Since this was a few days before Christmas (er, non-denominational holiday time-frame) there was a Santa and two elves dancing around the plane with a big sign that read “Happy Holiday Air NewZealand!” I got too caught up looking at the new plane, others caught something a bit more touching. “Another correspondent working the event noted that he saw a few welled up eyes on the team as the doors pulled back ’“ and I’m not surprised.” Dwyer-Lindgren explained to me. “To be able to share in that excitement and witness the deep pride they felt for their company and their plane was really something special.” The event was more than just getting a new airplane.

Me and Jeremy Dwyer-Lindgren (with NYC Aviation) show off our boarding passes before getting on board at Paine Field.

Jeremy Dwyer-Lindgren (with NYC Aviation) and I show off our boarding passes before getting on board at Paine Field.

Before any of us could take a look inside, Mr. Baker, in traditional garb, blessed the aircraft. Then it was finally time: checking out the inside. Since my blog about the interior already goes over that part of the event, I will skip it on this one. After we all had our tour, it was back into the Future of Flight’s gallery for some food and networking while we waited for the aircraft to be prepared for flight. This was a good time for most media-types to start writing out stories and checking the photos they took.

Then it was time to re-board the airplane, but in a very different way. Instead of going out the hangar doors and up onto the plane, we all went through a mini-security screening, being wanded and having our bags searched. Before getting to the security screening, we received our boarding passes. Now you know you might be an airline geek if getting a boarding pass from Paine Field to LAX gives you a huge smile. Dwyer-Lindgren explains it best, “I got the sense that all the media on board realized that this ticket was something unique and special’¦but it was us aviation nuts who appreciated it the most.  To have a ticket that actually reads Paine Field’¦for a domestic flight on an international airline on a brand-spanking new 777-300ER (there are no US airlines who currently utilize them)’¦was just so unique.  So yes, it was [censored] AWESOME.”

Then it was up on to the plane and time to take our seats. Let’s see, row 7, seat J, that sounds like it might be near the front of the plane and it sure was. Air New Zealand had allowed the media and their guests to try out the seats up front while they sat in Economy Plus (which weren’t too shabby either).

Having to leave the new Boeing 777-300ER at LAX was difficult, especially knowing she was on her way to Auckland.

Having to leave the new Boeing 777-300ER at LAX was difficult, especially knowing she was on her way to Auckland.

Taking off in a Boeing 777-300ER, which is about 1/4 full, is a unique experience. I can tell you that we didn’t take up too much of the runway before going airborne. Being a part of a flight with only media, Boeing and airline folks is a fun ride. Easy going atmosphere, cheering during take off and great conversations. I almost wish more flying experiences could be like that.

Unfortunately the flight was short. In less than three hours we were lining up to land at LAX. For a good chunk of people on board, they were heading on to Auckland, but since it was only a few days before Christmas, I had to get off and take a flight right back to Seattle. It was not easy going from my super luxurious seat on the Air New Zealand 777-300ER to my normal economy seat heading back to Seattle.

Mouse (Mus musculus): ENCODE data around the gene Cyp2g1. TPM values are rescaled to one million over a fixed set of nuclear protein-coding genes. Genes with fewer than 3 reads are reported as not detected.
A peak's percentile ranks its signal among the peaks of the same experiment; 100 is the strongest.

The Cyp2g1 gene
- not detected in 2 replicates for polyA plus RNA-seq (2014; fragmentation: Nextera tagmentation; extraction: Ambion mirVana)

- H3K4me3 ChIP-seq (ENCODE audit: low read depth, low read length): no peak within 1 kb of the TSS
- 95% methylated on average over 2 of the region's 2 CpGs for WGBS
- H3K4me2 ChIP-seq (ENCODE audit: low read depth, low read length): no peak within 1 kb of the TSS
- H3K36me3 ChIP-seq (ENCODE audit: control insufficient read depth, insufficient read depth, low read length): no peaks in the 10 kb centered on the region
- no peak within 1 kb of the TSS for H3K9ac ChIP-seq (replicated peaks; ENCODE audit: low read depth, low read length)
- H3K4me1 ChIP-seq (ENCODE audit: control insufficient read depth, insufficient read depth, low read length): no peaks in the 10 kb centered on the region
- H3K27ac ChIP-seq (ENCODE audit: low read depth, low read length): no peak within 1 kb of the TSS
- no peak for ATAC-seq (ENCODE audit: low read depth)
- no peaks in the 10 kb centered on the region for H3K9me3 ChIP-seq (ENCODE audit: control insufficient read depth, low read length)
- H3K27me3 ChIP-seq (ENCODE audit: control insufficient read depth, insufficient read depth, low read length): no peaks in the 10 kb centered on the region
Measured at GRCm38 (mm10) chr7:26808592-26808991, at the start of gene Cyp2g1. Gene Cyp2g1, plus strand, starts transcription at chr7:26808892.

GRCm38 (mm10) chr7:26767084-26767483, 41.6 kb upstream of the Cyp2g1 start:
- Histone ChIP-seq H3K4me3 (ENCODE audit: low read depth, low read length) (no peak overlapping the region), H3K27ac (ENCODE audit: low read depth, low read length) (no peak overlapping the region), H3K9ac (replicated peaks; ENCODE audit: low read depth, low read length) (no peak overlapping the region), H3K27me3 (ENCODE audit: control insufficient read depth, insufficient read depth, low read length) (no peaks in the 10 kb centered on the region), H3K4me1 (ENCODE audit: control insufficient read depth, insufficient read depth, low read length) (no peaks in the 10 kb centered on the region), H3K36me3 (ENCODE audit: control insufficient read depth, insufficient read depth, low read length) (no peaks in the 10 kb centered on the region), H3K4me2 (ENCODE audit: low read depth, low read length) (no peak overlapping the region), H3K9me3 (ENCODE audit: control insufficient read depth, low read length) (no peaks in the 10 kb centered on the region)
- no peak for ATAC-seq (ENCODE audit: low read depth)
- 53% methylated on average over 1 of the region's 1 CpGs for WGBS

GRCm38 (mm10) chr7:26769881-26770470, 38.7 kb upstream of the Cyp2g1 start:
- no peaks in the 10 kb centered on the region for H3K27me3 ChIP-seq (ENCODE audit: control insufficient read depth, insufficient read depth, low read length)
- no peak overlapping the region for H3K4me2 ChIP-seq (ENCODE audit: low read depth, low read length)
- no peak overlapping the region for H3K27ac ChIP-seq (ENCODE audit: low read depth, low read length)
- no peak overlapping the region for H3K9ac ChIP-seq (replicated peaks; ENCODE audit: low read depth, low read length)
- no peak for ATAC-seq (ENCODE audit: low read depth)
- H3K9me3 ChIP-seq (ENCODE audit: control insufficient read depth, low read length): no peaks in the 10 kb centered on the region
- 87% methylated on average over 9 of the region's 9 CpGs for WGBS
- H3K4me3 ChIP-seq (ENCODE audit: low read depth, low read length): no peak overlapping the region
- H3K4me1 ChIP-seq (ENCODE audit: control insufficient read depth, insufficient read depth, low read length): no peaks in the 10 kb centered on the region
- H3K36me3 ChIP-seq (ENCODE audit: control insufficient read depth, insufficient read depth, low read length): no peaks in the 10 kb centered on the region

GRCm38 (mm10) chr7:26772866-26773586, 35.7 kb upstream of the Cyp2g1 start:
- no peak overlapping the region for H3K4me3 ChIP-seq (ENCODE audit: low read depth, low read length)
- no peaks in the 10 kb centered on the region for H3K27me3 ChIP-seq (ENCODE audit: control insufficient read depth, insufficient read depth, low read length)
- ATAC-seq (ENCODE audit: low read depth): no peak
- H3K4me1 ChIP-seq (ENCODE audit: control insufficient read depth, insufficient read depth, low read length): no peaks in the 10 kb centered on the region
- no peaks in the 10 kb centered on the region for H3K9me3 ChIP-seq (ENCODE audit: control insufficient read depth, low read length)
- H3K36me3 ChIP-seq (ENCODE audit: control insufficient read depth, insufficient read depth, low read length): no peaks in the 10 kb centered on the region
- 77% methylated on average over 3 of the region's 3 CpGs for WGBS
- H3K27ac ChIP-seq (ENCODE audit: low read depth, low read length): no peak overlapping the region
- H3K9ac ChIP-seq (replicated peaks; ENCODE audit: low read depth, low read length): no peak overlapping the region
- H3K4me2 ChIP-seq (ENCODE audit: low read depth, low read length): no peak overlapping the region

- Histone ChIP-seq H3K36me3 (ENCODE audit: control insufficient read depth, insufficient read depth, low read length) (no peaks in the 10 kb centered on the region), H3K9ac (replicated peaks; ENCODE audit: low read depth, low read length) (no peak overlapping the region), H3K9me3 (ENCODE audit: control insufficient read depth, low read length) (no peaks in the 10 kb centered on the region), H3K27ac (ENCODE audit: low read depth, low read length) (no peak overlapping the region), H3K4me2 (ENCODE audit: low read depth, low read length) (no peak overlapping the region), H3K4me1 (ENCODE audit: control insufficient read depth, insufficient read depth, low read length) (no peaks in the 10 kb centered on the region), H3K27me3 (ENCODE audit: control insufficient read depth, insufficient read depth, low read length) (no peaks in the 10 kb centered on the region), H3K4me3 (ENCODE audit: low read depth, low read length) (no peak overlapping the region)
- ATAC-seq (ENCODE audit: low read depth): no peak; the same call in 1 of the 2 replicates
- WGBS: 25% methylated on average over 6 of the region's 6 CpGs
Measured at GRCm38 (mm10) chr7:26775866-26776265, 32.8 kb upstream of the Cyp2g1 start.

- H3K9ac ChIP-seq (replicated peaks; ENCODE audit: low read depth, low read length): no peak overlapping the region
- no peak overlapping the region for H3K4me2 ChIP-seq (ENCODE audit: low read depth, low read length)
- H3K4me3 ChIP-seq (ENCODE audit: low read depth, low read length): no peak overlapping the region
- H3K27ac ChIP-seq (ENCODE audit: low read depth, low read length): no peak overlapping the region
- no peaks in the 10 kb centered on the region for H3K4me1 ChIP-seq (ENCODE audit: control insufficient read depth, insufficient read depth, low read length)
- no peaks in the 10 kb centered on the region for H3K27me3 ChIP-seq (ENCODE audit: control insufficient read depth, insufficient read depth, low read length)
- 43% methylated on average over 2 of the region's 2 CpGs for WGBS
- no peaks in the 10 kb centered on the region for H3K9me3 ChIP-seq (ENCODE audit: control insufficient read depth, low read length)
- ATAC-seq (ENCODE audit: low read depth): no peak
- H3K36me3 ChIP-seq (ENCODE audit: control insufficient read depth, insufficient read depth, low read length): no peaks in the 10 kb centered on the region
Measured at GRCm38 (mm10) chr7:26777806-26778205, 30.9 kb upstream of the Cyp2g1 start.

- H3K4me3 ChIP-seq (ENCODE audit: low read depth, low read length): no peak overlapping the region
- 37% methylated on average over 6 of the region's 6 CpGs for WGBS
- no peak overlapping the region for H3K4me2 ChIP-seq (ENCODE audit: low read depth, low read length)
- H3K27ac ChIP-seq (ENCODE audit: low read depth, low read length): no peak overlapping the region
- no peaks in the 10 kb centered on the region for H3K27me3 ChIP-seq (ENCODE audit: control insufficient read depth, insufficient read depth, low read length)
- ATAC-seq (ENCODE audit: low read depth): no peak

The delivery of this aircraft was a big deal and both Boeing and Air New Zealand did it right. Although it takes a lot of work from people on both sides to make an event like this happen, it is great to remind people why they are in this business. Where most deliveries will just be pilots coming to pick up the plane with little show, others, will get a much larger and well deserved celebration.

If you missed it earlier, Air New Zealand is having a contest until Valentine’s Day to allow you to win a free trip to New Zealand or England in Cuddle Class.

A sleek powershot digital camera will take amazing photos each time you travel.

EDITOR-IN-CHIEF & FOUNDER - SEATTLE, WA. David has written, consulted, and presented on multiple topics relating to airlines and travel since 2008. He has been quoted and written for a number of news organizations, including BBC, CNN, NBC News, Bloomberg, and others. He is passionate about sharing the complexities, the benefits, and the fun stuff of the airline business. Email me: david@airlinereporter.com

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Great coverage, David. Thanks. It was great having you here for the delivery event. Come back soon!

Great story. Perhaps a silly question: how is it that a non-US airline is able to issue tickets to carry passengers (like you) solely within the US? Was the boarding pass just a nice souvenir but this was technically a charter?

Hey Doug, that was a really good question. I wasn’t fully sure, so I asked ANZ and they told me:

“We got special clearance for a chartered flight, since we don”t flight domestically in the US.”

So you are right, it was a charter.


This is a bit confusing to me, as here in New Zealand, ANZ is the name of a big bank. We always abbreviate our airline as “Air NZ”.

Perhaps this is a silly question, but I’ve always been curious how planes with shorter range delivered? ANZ and Qantas, for example, both have large 737 shorthaul fleets. Do they just island hop their way across the Pacific after getting picked up here?

I’m assuming that is how the get them to their location. In fact, that’s what many commercial airlines do as well. If the aircraft they are flying has a shorter distance, they’ll make fuel stops before arriving to their destination.

Nicely told.
Thank you.